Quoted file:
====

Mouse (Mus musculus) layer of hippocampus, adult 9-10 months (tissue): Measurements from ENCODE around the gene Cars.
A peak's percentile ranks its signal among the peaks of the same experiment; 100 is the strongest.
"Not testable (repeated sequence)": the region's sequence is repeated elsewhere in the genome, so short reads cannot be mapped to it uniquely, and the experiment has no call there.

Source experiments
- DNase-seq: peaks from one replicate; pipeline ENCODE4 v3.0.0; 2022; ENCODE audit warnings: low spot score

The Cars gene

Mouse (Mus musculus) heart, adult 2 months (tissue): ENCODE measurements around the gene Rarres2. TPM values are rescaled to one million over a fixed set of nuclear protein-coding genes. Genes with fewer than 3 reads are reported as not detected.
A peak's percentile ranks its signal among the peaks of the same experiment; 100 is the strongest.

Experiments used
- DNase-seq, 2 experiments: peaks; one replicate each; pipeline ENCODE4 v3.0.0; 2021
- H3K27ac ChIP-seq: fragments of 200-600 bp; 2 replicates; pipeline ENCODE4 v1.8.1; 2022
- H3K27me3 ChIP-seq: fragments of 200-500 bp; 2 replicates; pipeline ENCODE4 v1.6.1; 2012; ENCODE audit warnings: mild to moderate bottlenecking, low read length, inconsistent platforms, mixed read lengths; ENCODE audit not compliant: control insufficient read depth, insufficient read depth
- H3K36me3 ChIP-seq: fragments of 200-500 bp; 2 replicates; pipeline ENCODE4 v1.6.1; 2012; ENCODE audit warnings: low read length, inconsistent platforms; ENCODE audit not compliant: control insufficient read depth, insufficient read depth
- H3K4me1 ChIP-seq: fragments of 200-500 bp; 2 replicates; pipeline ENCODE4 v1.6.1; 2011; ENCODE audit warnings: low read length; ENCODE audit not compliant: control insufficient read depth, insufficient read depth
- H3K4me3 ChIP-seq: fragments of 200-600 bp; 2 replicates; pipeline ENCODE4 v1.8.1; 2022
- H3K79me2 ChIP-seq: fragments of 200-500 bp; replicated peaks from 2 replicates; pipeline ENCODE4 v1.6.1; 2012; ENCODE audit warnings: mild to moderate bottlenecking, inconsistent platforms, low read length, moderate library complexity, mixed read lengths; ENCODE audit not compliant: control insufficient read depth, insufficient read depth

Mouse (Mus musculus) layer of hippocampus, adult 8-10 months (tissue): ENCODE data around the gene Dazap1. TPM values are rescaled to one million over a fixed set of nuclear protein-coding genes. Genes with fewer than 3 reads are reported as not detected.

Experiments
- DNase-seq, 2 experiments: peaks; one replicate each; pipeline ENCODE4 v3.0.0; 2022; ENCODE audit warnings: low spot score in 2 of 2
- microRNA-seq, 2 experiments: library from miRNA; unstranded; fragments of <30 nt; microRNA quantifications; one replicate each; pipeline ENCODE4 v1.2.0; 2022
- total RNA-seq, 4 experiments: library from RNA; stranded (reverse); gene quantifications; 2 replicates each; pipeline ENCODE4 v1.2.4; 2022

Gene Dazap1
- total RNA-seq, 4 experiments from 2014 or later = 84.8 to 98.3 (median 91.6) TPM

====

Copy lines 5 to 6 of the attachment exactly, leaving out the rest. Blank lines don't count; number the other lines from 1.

- DNase-seq: peaks from one replicate; pipeline ENCODE4 v3.0.0; 2022; ENCODE audit warnings: low spot score

The Cars gene